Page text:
¶4 The affirmative matter in said answer was denied by plaintiff, and the case proceeded to trial before a jury. At the close of plaintiff's evidence, each of the defendants interposed a demurrer to the evidence, which demurrer was by the court sustained and the cause dismissed at plaintiff's costs. Plaintiff duly excepted and has brought the case to this court on appeal. The parties will be referred to as plaintiff and defendants, as in the lower court.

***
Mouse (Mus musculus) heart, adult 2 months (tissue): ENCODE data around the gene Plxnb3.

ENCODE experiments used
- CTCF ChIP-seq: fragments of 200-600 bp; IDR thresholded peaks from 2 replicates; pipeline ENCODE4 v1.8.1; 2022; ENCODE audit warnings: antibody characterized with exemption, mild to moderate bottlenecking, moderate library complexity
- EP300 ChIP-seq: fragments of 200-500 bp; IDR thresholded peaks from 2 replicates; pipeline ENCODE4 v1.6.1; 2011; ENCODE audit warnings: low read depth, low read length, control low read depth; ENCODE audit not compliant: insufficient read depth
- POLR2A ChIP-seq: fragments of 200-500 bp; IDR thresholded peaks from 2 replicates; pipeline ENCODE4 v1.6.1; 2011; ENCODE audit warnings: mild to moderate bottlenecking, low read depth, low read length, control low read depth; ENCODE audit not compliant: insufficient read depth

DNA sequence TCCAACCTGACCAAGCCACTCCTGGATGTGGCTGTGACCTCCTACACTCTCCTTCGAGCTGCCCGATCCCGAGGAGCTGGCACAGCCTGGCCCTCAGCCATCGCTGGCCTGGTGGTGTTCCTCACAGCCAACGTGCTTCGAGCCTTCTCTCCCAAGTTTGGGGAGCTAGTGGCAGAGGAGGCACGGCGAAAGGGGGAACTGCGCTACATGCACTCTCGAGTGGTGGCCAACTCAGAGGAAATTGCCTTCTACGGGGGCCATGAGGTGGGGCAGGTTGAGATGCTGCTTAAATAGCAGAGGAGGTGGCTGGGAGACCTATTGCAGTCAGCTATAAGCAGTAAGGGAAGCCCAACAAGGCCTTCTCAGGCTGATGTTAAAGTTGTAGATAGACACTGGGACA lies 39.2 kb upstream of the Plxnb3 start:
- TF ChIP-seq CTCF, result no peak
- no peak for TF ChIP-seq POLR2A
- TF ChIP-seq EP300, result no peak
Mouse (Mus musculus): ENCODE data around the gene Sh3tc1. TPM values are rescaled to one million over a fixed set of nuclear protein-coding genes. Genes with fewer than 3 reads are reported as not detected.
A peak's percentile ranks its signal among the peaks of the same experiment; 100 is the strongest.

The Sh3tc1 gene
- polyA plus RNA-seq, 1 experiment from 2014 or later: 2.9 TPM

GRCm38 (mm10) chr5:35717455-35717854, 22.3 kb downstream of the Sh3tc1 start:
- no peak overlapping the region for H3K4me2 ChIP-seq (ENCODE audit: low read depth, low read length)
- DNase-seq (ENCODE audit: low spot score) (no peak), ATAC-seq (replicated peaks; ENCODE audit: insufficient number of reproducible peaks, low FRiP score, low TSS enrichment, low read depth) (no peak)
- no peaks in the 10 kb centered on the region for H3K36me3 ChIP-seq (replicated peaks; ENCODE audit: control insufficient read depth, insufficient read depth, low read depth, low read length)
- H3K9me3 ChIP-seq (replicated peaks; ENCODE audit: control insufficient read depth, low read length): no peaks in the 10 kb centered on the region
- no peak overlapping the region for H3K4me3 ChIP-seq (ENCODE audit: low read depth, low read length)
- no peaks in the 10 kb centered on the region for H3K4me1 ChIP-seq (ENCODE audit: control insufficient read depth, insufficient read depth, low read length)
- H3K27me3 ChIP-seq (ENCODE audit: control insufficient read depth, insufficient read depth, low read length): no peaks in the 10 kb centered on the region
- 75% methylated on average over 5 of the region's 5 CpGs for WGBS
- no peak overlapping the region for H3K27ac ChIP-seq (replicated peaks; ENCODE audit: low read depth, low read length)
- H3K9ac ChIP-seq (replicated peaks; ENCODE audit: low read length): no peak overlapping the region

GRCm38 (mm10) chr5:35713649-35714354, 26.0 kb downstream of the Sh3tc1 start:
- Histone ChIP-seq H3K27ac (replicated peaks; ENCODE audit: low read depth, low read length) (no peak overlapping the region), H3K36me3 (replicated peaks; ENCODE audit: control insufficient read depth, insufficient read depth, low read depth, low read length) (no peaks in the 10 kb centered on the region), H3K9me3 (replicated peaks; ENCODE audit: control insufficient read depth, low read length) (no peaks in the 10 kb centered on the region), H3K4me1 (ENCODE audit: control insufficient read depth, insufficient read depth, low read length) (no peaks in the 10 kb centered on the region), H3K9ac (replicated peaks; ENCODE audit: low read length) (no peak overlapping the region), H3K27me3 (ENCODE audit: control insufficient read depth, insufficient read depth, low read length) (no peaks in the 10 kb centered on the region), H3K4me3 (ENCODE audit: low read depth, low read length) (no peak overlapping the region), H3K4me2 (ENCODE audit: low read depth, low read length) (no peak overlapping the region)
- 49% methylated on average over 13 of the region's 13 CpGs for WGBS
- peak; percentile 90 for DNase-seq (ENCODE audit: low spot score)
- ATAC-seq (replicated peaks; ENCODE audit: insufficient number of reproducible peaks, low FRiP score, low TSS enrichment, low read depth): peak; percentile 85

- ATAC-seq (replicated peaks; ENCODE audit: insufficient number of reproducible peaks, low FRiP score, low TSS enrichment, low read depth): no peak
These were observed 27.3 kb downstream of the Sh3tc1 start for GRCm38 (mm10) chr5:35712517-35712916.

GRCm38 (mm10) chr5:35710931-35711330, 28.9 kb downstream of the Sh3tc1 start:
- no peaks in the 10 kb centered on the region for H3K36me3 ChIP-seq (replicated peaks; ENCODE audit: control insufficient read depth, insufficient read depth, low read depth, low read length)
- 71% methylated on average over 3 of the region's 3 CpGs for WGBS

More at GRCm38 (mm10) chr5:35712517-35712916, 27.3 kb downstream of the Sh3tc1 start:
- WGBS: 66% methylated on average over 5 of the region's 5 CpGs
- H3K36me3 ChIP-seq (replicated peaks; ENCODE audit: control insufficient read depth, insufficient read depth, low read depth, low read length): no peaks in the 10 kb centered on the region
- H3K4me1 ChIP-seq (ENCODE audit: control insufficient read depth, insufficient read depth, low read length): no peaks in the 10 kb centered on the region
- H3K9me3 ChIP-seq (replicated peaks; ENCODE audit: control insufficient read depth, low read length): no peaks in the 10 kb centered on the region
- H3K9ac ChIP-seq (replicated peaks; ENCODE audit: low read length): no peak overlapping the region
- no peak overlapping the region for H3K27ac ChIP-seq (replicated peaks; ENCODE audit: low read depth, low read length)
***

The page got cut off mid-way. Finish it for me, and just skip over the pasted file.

¶5 The sole question raised by plaintiff is that the trial court erred in sustaining the demurrer to the evidence of plaintiff. Aside from the testimony of the widow and her mother, who testified only as to the family relation of plaintiff, deceased's earning capacity, etc., plaintiff produced five witnesses.